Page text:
While my assigned work was to regurgitate his argument in summation, I confess to lacking the tolerance needed to read his piece a third, fourth, and possibly fifth time that I feel may be par for this course. While never wishing to abscond from a literal challenge, I found some sense of redundancy in his underlying tone that abstained me from finding true appreciation for his view. To give credit where it is due however, I believe that as his extant words continue to resonate in my thoughts and combine with the spoken lecture from tomorrow’s class and rectify my purblind view of  Foucault’s perplexing plot to educate those willing to study his word.

Is the Internet Killing Our Culture?

October 4, 2007

Andrew Keen is famous for being the most outspoken critic of the Web 2.0 Movement, and infamous for his shoddy and overtly biased method of attack which often lacks proper foundation. David Weinberger is a proud enthusiast of the next generation of the internet and believes the changes it is making to human relationships, communication, and society to all be for the best. Both men are of high academic standing, and their range of knowledge spans from philosophy to political science to a versed understanding of todays Web 2.0. For their rigidly opposing viewpoints, they have met publicly on the field of debate on several occasions, but maintained their decency enough to also meet privately to discuss the nature of their opposition.

In an article written by Weinberger titled: “Andrew Keen’s Best Case“, he recounts how Keen’s greatest fault lies in his lack of focus.

Keen is so eager to show that the Internet is killing our culture that he dredges up every Net problem he can. After he’s thrown against the wall most of the known varieties of pasta, from elbow macaroni to spinach linguine, we’re left with a big soggy pile on the floor, and just a few bits that have stuck.

In this respect, Weinberger makes an excellent point regarding the underlying argument from Keen, who is so wrought with distaste for the rising culture of the net, that his rage predominantly clouds his rhetoric throughout his writings. In his book, Cult of the Amateur, Keen sites so many problems that he finds with the internet that it takes nearly all of the two hundred and forty pages for him to satisfactorily state his point. Weinberger cites Keen’s lack of focus as the downfall of his crusade. stating that:

He hurts his own argument by indiscriminately waggling his finger at everything bad he can find on the Web.

Representing the polar opposite, Weinberger brings logic and a lack of temperamental bias to his focused approach to tactfully bring his focus to his readers thoughts. His accusations of Keen’s flamboyancy for attention and flair for judgmental zealously only serve to bring a false identity to the Web and draw the public eye away from the truly troublesome issues facing the fewest generation of the internet.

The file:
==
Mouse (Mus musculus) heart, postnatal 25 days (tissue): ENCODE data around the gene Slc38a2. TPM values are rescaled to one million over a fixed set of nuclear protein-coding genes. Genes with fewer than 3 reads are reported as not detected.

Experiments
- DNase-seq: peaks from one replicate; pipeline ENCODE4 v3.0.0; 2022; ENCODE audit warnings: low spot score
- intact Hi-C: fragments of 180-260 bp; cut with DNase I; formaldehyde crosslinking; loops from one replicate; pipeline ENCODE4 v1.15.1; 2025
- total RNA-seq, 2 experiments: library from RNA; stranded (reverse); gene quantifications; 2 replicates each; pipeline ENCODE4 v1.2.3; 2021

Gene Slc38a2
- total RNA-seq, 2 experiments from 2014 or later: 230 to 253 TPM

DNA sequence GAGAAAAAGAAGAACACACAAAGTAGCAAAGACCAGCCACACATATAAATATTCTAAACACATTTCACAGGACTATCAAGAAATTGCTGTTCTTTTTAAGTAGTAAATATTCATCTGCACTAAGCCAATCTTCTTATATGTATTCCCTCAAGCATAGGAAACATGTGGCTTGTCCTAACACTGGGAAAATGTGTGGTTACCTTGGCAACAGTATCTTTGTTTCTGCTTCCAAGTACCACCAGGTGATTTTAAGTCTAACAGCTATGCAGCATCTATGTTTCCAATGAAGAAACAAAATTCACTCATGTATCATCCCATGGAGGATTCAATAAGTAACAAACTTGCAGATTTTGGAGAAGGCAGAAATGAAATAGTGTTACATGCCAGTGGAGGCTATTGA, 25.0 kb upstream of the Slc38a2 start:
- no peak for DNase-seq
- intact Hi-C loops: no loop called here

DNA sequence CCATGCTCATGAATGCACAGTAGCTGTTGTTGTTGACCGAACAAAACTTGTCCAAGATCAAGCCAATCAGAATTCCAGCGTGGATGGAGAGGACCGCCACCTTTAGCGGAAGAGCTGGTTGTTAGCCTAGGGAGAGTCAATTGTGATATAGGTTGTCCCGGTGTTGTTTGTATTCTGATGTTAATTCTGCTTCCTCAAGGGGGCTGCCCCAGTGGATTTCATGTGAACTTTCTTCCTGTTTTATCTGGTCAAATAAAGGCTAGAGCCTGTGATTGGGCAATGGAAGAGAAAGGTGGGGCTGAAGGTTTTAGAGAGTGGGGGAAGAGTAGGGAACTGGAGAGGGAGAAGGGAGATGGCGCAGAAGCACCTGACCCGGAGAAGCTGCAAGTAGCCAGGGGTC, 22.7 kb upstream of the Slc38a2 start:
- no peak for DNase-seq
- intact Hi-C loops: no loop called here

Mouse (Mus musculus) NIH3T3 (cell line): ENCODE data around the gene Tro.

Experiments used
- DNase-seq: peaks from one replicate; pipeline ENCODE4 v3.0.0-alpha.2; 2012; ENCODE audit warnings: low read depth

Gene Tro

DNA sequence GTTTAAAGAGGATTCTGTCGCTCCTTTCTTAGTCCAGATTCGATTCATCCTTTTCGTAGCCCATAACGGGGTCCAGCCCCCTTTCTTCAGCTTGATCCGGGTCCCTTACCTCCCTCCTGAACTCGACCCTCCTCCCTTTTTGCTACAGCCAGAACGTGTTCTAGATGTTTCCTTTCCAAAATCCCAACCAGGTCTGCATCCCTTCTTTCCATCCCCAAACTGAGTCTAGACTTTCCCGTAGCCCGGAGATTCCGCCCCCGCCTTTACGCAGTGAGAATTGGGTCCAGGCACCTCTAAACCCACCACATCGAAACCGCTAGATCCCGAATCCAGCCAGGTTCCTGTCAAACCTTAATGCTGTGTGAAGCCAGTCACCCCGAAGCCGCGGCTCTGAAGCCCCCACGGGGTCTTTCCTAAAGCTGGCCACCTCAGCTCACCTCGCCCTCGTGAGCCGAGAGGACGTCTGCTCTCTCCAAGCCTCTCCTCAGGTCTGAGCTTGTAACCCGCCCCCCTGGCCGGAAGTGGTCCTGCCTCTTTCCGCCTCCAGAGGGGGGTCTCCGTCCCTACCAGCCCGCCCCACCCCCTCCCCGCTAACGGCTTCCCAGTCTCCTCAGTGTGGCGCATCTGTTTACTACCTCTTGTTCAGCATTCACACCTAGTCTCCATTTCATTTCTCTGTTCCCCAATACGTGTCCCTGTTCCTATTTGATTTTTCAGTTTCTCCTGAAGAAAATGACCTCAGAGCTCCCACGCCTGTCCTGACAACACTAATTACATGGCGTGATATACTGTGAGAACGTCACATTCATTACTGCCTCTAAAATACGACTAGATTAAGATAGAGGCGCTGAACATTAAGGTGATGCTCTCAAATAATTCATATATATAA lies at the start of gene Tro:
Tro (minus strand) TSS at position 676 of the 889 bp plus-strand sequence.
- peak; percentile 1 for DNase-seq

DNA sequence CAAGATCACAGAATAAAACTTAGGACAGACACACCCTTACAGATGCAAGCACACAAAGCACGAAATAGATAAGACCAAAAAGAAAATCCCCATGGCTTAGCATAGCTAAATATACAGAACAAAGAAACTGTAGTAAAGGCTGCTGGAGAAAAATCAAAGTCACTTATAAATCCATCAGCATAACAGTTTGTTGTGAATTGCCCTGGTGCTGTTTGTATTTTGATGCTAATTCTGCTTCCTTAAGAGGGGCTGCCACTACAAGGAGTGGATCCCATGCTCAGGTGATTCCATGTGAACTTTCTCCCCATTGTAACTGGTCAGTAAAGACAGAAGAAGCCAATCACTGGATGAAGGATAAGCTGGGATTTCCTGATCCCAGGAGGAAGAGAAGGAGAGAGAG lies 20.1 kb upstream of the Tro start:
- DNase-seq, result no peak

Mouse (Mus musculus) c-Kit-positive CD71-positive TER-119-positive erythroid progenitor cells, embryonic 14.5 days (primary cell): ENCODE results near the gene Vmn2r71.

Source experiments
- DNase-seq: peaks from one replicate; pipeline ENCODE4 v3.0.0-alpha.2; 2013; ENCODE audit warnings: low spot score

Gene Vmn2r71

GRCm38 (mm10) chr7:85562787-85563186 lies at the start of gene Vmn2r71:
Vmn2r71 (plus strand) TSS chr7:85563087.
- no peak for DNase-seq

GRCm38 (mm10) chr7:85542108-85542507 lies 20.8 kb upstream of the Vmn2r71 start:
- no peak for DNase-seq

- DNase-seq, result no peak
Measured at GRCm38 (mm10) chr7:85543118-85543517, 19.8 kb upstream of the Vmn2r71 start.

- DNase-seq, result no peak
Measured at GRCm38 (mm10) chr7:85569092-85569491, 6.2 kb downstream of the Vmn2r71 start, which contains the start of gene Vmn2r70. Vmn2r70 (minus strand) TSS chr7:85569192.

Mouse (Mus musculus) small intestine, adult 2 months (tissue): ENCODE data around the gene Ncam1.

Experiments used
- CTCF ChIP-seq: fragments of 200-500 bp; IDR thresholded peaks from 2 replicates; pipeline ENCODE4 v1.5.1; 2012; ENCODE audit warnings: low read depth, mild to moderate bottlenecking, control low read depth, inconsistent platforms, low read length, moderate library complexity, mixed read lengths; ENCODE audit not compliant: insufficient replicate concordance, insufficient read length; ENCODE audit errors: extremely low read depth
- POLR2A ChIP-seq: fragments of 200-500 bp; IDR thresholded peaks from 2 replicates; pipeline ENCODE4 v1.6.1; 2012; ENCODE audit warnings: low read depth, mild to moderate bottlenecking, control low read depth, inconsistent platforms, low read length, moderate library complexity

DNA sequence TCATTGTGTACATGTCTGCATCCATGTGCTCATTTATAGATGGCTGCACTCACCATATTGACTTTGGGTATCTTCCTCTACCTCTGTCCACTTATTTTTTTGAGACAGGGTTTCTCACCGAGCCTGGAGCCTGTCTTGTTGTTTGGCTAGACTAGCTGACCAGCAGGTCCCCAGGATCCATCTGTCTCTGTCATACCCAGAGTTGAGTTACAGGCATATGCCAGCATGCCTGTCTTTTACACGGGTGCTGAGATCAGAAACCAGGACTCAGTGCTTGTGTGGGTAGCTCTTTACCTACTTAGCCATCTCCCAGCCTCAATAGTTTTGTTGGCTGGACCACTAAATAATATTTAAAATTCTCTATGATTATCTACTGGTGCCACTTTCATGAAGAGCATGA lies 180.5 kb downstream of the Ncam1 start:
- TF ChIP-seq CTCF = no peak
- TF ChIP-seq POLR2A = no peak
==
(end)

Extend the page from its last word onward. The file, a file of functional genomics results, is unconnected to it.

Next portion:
Wikipedia Gets 0.00000000000001% Bigger

September 27, 2007

    I’ve scribed written language for a multitude of reasons through my complicated relationships with scholastics. Grades, a daily schedule, and personal gain have all at one time compelled me to put pen to paper, but never public good. Wikipedia, the pinnacle of a librocentric community, stands as a monolithic and unparalleled achievement on the internet. In an effort to connect with a titan, our class is mandated to edit or create a single entry from the digital death of Britannica.

With such a vast maze of knowledge to search, finding a proper entrance can be morose. A single visit to wikirage (A site that shows popular edits on Wikipedia) later, I found one of the top entries listed to be something I wanted more knowledge on. For this reason, and little else, I decided to edit the page of Team Fortress 2, a game that posses a unique art style reminiscent of The Incredibles, which is one of my most favored films in cinematic history.

 http://en.wikipedia.org/wiki/Team_Fortress_2

Finding little I knew that wasn’t already documented, I resorted to organizing some of the data regarding the release of the game. Price, availability, and release date were some of the meager inputs I added to the already boisterous library of contextualized information regarding Team Fortress. I took care to link to as many outside sources as were notable, and the summarize my information for a quick and easy read. Despite the insignificance of my drop in the ocean of words on Wikipedia, it was nice to pay my tribute to the diety of online knowledge, and I’m glad for the experience.

Assignment Zero Benefits From It’s Own Failure

September 20, 2007

Assignment Zero was a collaboration of efforts on the part of journalists from Wired and NewAssignment.net in an effort to form an open source of journalistic work. Written by professionals as much as by a community of commoners, it had high hopes of bringing together a patchwork story. Edited and managed by the patrons of the site just as much as the creators, the journal was updated through cutting out sentences and sewing in paragraphs. It was a coalition of effort towards a single goal, fueled by the pious devotion of a great variety of individuals. A Variance that would bring this conscientious aspiration to a fault.

 “No matter what your motivation and experience, we’ve got a place for you. Here’s how it works day-to-day.”